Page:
Monday, August 20, 2007

"Virtual" Unequal Information

Yeah, okay, I'm really getting ivory tower in this one. It's so minute...

Last post I talked about unequal information. Basically, I said that differences in what information various characters, factions, and players have is what brings context to a game and to a story. And context is something that computers are extremely poor at.

However, meta-context is very important as well. For example, in a tabletop RPG, players think - contextually - that they are uncovering a story with the help of a GM. If they begin to think that the GM is generating the story on the fly (rather than just adjusting it somewhat on the fly), this can change the context and render all their information worthless.

Sure, it can be argued that players are always just exploring the GM's mind. But there is a contextual difference: a scripted story exists on its own, largely separate from the GM, even if it was written by him. It's a different context, a world of "solid" information instead of "fluid" information.

Of course, players often like playing a generative game just as much. It's not that one is better than the other (although an (at least partially) scripted story is more efficient at luring players in), it's just that they have very different contexts, and the players will collect information in a very different way.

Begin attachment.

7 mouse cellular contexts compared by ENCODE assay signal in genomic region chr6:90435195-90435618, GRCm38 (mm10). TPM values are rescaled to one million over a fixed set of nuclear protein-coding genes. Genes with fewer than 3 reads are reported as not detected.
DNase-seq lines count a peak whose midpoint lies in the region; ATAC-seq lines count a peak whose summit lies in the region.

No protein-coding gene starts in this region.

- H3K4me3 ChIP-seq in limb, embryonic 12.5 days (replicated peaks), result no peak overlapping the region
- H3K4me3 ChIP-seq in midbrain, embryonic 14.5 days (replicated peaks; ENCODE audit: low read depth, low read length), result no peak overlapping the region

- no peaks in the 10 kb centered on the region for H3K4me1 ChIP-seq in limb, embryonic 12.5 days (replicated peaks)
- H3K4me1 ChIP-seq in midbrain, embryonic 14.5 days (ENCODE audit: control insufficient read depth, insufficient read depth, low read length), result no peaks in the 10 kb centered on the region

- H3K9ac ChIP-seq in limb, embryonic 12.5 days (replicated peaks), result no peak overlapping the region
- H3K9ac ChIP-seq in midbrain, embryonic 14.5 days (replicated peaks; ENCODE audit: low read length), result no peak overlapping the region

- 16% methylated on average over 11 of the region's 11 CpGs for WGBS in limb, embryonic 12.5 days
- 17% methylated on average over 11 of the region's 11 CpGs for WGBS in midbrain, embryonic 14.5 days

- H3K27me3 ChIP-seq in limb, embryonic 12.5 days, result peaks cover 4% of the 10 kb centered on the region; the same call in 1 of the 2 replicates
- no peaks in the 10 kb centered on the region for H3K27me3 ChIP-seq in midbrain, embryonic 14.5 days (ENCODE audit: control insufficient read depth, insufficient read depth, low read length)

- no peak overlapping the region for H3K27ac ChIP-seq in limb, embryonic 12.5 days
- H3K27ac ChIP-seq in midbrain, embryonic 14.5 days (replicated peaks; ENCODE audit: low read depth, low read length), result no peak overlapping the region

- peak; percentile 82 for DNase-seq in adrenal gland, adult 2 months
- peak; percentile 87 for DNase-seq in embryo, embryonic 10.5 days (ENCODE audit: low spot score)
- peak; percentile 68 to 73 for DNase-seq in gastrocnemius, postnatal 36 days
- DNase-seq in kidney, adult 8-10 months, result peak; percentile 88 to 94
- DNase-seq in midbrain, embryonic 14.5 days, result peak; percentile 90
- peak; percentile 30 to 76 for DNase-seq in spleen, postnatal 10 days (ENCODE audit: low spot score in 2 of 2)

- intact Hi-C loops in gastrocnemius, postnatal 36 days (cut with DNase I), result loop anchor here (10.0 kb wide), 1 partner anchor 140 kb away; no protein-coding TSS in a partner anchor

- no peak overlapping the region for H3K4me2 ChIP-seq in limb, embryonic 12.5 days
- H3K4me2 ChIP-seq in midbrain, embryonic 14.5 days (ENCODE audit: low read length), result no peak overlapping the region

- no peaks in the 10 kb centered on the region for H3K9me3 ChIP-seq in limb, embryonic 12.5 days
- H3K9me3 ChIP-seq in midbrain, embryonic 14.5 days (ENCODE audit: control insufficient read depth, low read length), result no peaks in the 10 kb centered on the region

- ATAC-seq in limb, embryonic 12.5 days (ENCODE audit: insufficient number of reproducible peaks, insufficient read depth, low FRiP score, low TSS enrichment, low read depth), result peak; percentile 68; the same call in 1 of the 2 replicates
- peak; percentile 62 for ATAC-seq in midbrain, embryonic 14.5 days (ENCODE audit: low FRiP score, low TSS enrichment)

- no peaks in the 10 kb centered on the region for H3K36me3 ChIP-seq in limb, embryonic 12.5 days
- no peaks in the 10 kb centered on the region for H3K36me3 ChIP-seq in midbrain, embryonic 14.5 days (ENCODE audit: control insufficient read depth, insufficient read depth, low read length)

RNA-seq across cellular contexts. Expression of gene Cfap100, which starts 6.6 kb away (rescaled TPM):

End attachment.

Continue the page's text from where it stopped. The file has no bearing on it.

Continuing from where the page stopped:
Context can completely change everything, even if viewed the same way. For example, the big reveal in Fight Club changed the entire movie, and watching it again with foreknowledge of that reveal makes it a completely different movie.

The context differences between characters, players, factions, and so forth are what drive games and stories. If you play Crackdown to leap from rooftop to rooftop, you're going to have a completely different game than if you play to kill bosses. You're in the same city, but experiencing it in another way.

Hey, I played killing bosses by kicking them in the face lots, and my office mate played by shooting them and grenading them. We had very different experiences.

Computers are really poor at handling context... but I wonder if that's just because nobody has really thought about it in those terms before? Is it possible to build a "context engine" that can manage this kind of thing? Not just to manage the player's context, but also the character contexts within the game?

No comments: